Low Rolling Resistance Tires: Introduction
One of the fundamental laws of physics is that an object at rest tends to want to stay at rest, while an object in motion tends to want to stay in motion. When your car is sitting still, a significant amount of the energy it produces must be expended to set it in motion.
Ironically, by their very nature your tires tend to want to resist rolling. After all, they are also responsible for stopping your car, as well as holding it to road when you change directions. In order to get your tire moving, it is estimated that from five to 15 percent of your fuel consumption goes to overcoming your tires’ rolling resistance.
In an effort to reduce fuel consumption, tire manufacturers have developed what are known as low rolling resistance tires. Through observing the behavior of a tire as it wears, manufacturers noticed that a worn tire demonstrates less rolling resistance than a new one. However, the trade-off is reduced handling and braking capability, which of course could lead to dangerous situations.
Low rolling resistance tires return better fuel economy, without the trade-offs in handling and braking capability.
Low Rolling Resistance Tires: How They Work
Tires must deform slightly to produce their contact patch (the part of the tire that interacts with the road surface) in order to work properly. The amount of energy required by the tire to deform is called rolling resistance. Tires that have a low rolling resistance require less energy to deform into the contact patch. By reducing the energy lost through the use of low rolling resistance tires, cars can demonstrate reduced fuel consumption and lower emissions.
Early iterations of the low rolling resistance tire (LRR) were constructed from a very hard rubber compound and featured very stiff sidewalls in an effort to reduce friction with the road surface and the flexing of the tires accompanying this deformation. There was a downside though. The problem with this reduced flex was it also translated into a harsher ride.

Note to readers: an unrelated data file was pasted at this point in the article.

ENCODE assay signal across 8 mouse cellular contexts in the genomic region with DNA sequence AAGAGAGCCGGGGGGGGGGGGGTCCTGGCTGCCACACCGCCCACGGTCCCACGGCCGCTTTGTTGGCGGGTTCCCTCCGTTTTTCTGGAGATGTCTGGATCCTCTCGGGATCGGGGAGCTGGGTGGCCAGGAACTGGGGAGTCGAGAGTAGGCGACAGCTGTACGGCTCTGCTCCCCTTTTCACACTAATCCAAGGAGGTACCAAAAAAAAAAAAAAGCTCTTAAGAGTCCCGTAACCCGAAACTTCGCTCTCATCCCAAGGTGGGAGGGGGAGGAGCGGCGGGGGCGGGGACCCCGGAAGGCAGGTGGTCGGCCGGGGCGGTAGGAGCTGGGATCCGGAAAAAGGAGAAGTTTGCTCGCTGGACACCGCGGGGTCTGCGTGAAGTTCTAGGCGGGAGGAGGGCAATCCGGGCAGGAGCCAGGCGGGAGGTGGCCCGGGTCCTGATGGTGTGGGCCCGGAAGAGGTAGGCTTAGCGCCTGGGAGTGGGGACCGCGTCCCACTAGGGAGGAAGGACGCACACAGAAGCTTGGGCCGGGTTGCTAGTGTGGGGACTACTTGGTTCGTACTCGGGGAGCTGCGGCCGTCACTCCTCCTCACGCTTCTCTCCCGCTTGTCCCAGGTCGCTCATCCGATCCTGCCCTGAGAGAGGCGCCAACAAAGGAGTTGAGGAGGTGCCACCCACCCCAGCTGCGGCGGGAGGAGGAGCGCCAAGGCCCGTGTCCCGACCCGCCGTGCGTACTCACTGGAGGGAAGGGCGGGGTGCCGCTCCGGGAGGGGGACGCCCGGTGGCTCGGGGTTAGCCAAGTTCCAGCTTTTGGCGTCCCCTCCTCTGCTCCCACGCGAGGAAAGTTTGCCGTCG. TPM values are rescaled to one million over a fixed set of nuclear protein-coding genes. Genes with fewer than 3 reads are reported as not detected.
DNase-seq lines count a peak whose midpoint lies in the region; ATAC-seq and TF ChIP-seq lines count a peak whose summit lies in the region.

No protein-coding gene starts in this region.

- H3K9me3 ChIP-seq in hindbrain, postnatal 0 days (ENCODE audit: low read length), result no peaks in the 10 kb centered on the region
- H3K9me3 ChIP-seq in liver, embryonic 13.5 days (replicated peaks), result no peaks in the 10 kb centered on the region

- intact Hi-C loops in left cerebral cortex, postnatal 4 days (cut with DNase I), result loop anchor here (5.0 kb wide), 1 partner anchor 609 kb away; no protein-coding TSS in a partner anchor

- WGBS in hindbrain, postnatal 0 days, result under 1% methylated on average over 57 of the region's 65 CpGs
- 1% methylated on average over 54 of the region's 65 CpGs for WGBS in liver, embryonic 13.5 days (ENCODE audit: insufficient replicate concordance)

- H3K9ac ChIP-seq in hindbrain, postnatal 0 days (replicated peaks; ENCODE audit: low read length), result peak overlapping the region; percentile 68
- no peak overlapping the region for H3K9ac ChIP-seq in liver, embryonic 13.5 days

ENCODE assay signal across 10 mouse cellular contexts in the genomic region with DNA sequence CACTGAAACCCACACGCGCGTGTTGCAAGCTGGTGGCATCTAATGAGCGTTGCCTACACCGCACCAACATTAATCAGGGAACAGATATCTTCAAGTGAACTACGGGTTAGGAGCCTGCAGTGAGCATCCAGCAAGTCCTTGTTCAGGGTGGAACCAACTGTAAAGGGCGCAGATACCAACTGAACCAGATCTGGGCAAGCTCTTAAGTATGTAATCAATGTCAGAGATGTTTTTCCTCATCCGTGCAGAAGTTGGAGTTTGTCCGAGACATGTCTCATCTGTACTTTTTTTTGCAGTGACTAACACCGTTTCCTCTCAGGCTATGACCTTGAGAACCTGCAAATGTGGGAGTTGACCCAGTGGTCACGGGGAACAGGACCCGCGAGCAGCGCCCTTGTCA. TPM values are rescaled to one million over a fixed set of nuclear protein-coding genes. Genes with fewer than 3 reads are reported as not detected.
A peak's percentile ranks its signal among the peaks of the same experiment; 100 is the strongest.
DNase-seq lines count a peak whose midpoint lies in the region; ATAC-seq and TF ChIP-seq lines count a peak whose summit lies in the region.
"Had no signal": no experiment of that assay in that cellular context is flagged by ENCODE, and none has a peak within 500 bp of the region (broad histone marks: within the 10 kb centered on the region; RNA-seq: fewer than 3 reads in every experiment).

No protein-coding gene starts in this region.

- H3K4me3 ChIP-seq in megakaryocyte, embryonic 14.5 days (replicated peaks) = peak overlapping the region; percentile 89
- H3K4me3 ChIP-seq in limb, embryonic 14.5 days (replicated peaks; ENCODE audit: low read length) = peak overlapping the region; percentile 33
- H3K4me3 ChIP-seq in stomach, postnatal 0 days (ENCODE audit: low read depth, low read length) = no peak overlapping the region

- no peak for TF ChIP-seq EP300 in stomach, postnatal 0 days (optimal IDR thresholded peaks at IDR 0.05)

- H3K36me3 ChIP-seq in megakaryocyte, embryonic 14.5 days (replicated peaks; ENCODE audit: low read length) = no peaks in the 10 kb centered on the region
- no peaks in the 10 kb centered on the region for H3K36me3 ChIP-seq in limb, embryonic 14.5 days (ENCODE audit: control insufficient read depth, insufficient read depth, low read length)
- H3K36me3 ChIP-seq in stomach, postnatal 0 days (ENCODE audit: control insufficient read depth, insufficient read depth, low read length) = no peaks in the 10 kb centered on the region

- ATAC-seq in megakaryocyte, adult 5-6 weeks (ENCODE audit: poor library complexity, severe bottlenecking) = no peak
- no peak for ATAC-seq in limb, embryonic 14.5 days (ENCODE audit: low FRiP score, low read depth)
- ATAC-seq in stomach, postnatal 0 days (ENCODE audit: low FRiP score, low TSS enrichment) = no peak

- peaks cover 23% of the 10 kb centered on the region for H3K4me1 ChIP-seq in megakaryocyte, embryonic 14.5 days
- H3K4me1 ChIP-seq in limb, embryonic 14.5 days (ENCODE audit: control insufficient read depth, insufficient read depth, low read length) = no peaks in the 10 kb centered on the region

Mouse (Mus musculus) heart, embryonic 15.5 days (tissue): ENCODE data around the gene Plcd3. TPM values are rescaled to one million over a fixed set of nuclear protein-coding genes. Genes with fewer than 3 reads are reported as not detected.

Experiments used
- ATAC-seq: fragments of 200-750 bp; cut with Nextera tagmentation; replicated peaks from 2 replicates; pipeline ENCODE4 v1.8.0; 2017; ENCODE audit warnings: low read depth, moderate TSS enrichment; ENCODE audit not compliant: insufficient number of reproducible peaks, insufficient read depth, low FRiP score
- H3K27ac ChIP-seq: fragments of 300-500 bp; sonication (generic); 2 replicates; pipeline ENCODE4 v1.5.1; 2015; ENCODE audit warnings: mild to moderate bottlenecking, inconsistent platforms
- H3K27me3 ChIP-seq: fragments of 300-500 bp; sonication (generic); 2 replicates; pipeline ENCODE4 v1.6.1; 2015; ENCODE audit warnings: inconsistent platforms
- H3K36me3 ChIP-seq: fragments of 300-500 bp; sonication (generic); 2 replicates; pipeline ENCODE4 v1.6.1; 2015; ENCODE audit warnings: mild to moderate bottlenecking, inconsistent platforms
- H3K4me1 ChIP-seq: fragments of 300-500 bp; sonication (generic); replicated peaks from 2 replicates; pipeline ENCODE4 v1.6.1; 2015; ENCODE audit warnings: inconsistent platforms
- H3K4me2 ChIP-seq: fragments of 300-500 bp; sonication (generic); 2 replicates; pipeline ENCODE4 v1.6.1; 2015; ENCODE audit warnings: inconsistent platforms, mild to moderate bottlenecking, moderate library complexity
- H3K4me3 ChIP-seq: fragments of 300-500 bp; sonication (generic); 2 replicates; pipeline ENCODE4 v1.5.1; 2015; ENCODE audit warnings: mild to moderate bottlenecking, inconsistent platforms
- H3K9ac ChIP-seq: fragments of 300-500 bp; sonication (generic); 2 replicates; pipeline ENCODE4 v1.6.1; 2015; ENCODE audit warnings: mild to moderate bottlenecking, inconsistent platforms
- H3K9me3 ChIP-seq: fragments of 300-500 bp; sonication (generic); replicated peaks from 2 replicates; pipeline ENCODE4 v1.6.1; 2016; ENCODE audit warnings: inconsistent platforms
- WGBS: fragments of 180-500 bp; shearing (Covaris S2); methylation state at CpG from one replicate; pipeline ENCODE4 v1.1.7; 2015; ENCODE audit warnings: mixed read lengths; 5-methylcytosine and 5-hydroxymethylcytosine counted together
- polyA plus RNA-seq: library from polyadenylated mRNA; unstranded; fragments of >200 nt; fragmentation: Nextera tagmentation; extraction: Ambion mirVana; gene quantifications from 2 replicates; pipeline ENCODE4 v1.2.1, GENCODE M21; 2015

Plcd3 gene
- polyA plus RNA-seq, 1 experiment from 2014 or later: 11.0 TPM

Another factor is the heat generated by friction and flexion. These properties absorb energy that could be put to better use moving the car. When a tire rolls it flexes as weight is placed on it and then it snaps back into shape as it rolls along. This generates heat in the tire. The problem is the energy it takes to flex the tire that was ultimately lost as heat could be used to actually move the car too.
Newer, silica-based compounds and alternative oils and emulsifiers used in LRR tires are reducing rolling resistance while still providing a comfortable and smooth ride. They also run cooler so less energy is lost as heat. They are demonstrating the ability to provide improved grip.
Low Rolling Resistance Tires: Alternatives
Truth be told, compared to the days of old, all modern tires are LRR tires.
The earliest significant improvement in fuel economy to be associated directly with tires came with the introduction of the radial tire back in 1946. The construction of the inner carcass of radial tires makes them less resistant to rolling than the previously used bias ply tires. Because the inner construction of the radial tire generates less friction, it rolls more easily. A radial tire also weighs less than a comparably-sized bias-ply tire, which in turn reduces the overall weight of the vehicle it's mounted upon.
Even within the ranks of conventional modern radial tires, some resist rolling less than others. Manufacturers routinely fit new models with lower rolling resistance tires than what are typically fitted to the car in the replacement, or aftermarket. They do this to improve corporate average fuel economy ratings. As you might have guessed, LRR tires are more expensive. So when drivers look to replace their OEM tires, sometimes replacement cost wins out over the desire to be environmentally responsible.
Fortunately, there are measures a driver can take to help their tires improve fuel economy and reduce their environmental impact — without switching to a formal “ low rolling resistance tire”.
These include paying attention to:
- Tire Pressure – Tires designed to operate at higher pressures reduce the deformation of the tire, causing it to consume less energy.
- Rubber Compounds – Harder and lighter compounds do not deform as much, thus requiring less energy, while still delivering an acceptable ride and competent handling and braking.
- Dimensions – Narrow, low profile tires generally require less energy to deform becaus eof their reduced mass.
- Weight – Tires with less material require less energy to deform and reduce the unsprung weight of the vehicle. This has the added benefit of improving handling.
- Tread Pattern – Smooth tread patterns roll more easily than coarse tread patterns. Short lugs and narrow gaps improve rolling resistance, while also delivering a quieter driving experience.
- Compounding Methods – Using alternatives to toxic oils during fabrication helps reduce the environmental impact of tires both during their useful service life and when it's time to recycle them
Purchasing tires with these factors in mind will help your vehicle achieve better fuel economy while simultaneously reducing its environmental impact.